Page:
MA U.S. Senate Debate on WBZ TV: Brown, Coakley & Kenndy - image: Boston Herald
U.S. Senate Candidatesappeared on WBZ TV Boston last night for a debate moderated by Boston Reporter, Jon Keller. The Boston Globe and The Boston Herald both have articles summarizing the hour long debate that was available on WBZTV Boston Website, and will be telecast on Sunday morning in the Boston Area only (TV 38 & WBZTV).
In the debate, independent candidate Joe Kennedy appeared to target Brown, rather than Coakley, while barbs directed at Brown were easily deflected. One challenge by Kennedy was that Brown makes his legislative resume available on-line – which, Brown replied, it has been on-line for 12 years. The Massachusetts Legislature has information on-line for all State Representatives and Senators available here.
Both Brown and Coakley gave the usual back and forth rhetoric common to candidates that have spared in back to back debates, Coakley, relying on her record as State Attorney General, repeated several times that her department makes the Commonwealth money, while Brown repeated his anti-tax message on more than one occasion.
The moderator, Keller, gave Brown and Coakley the majority of the questions, throwing a “bone” to Kennedy on occasion, which although normal in all debates where major party favorite candidates are present, hardly seems fair. In the radio debate, Kennedy had more of an opportunity to highlight his similarities to Coakley, and in the televised debate, again, his attacks on Brown, give the appearance the both Kennedy and Coakley are somewhat simpatico.
Notice appearance: Brown comes off as the boy next door, the son of a single mother who managed to get through Boston College, become a lawyer, successfully run for office, and take the time to serve his country in the Guard – He stands by his record, one of moderation that, that indeed allows him to state that he would be an independent thinker if elected to the U.S. Senate. Interestingly, Brown is more than aware that the Independent vote is what will drive the Senate election, and that is where he stands to gain, and is most comfortable. Should Brown continue in this vein, he will pick up the 12% of the Republican vote, with approximately 35 to 40% of the independent vote (given that some independent voters will trend Democrat and based on past elections.)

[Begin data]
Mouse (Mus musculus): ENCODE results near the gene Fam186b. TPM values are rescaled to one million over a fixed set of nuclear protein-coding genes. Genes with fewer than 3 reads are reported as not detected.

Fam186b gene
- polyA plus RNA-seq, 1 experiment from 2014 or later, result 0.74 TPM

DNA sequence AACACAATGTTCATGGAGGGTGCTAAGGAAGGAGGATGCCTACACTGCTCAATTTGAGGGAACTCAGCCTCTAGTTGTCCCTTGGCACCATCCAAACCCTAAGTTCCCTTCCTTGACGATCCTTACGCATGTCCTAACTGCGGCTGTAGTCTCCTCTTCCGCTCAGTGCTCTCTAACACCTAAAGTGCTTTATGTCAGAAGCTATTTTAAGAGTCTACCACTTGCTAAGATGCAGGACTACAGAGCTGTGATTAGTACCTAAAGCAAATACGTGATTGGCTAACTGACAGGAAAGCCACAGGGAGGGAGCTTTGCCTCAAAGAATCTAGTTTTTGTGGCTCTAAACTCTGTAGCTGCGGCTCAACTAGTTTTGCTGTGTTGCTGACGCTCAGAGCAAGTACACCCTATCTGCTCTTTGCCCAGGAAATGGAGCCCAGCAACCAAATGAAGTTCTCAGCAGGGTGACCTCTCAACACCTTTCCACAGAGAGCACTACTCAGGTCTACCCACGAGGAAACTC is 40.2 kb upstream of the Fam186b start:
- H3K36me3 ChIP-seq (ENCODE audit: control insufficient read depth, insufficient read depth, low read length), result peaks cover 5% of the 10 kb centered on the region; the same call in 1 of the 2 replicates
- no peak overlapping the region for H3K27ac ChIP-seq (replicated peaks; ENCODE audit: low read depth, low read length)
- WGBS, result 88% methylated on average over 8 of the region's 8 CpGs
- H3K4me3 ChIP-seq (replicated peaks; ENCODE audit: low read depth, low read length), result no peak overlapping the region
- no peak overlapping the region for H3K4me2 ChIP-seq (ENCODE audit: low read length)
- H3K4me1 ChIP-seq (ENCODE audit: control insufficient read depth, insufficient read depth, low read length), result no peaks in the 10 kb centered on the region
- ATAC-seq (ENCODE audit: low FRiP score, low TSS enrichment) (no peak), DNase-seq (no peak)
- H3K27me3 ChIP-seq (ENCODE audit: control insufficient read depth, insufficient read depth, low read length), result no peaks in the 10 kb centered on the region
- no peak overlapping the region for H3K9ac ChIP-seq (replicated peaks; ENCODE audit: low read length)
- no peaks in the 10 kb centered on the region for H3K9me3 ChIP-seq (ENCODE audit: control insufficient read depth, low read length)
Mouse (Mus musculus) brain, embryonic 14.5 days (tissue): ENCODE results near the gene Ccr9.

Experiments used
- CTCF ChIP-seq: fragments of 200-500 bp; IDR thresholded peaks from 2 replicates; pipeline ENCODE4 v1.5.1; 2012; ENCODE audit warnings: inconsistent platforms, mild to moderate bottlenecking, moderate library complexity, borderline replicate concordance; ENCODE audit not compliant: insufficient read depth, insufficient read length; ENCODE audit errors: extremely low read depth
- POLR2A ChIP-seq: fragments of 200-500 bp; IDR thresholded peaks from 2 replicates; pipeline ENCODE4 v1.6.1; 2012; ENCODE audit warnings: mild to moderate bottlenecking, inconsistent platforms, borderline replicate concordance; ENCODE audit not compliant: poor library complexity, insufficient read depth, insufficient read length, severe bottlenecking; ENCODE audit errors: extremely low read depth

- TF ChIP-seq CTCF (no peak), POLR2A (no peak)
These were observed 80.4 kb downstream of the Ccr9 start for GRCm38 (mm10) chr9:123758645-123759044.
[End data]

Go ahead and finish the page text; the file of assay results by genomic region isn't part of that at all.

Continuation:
Coakley on the other hand is the epitome of accomplished woman, she has the air of the “Seven Sisters” about her, she is polished, and has an air of elitism – however, she noticeably flushes when Brown throws bars, such as the suggestion she might be “robotic” in her votes should she be elected. Brown’s barbs tend to hit home, and although in the first debate, she did complain that Brown was attacking her, in the televised debate she refrained from complaint. One pattern, oft repeated by Coakley, was her use of Bush/Cheney as the cause of all problems she would go to Washington to fix. Brown had to remind Coakley that she wasn’t running against Bush, rather against him. What Coakley might have missed was a recent Gallop Poll that indicates 44% of those surveyed want George Bush back in office. She also used the refrain “the past 8 years”, while Brown pointed out to the here and now of massive spending. Coakley appears to be playing to the base. She needs to somehow prove she is an independent thinker, and move away from the Bush-Cheney rhetoric, which will not play with the independents, although it may be too little too late, given the sound-bites are now on record. In appealing to the Democrat base, she can count on at least 30% of the vote.
As to Kennedy, he was given little airtime, and he spent most of that time focusing on Brown – that said, he should have been better prepped, as his attacks were easily deflected. The local Boston News is making the fallacious point that Kennedy will be a sore spot for Brown, while from this viewpoint, Kennedy might be more effective if he focused on issues (for his own sake), rather than attack Brown without obviously being prepared. Kennedy, in this tactic, will pick up approximately 2 to 6% of the vote, which is historically the case for Independent (third party) candidates in Massachusetts, unless he peels away votes from Coakley, given his anti-war stance.
Overall, the debate allowed those the Boston area, and those in the rest of the Bay State who might have been aware of the debate, the ability to view the candidates (albeit online).
Note: Still waiting for the first public polls to appear.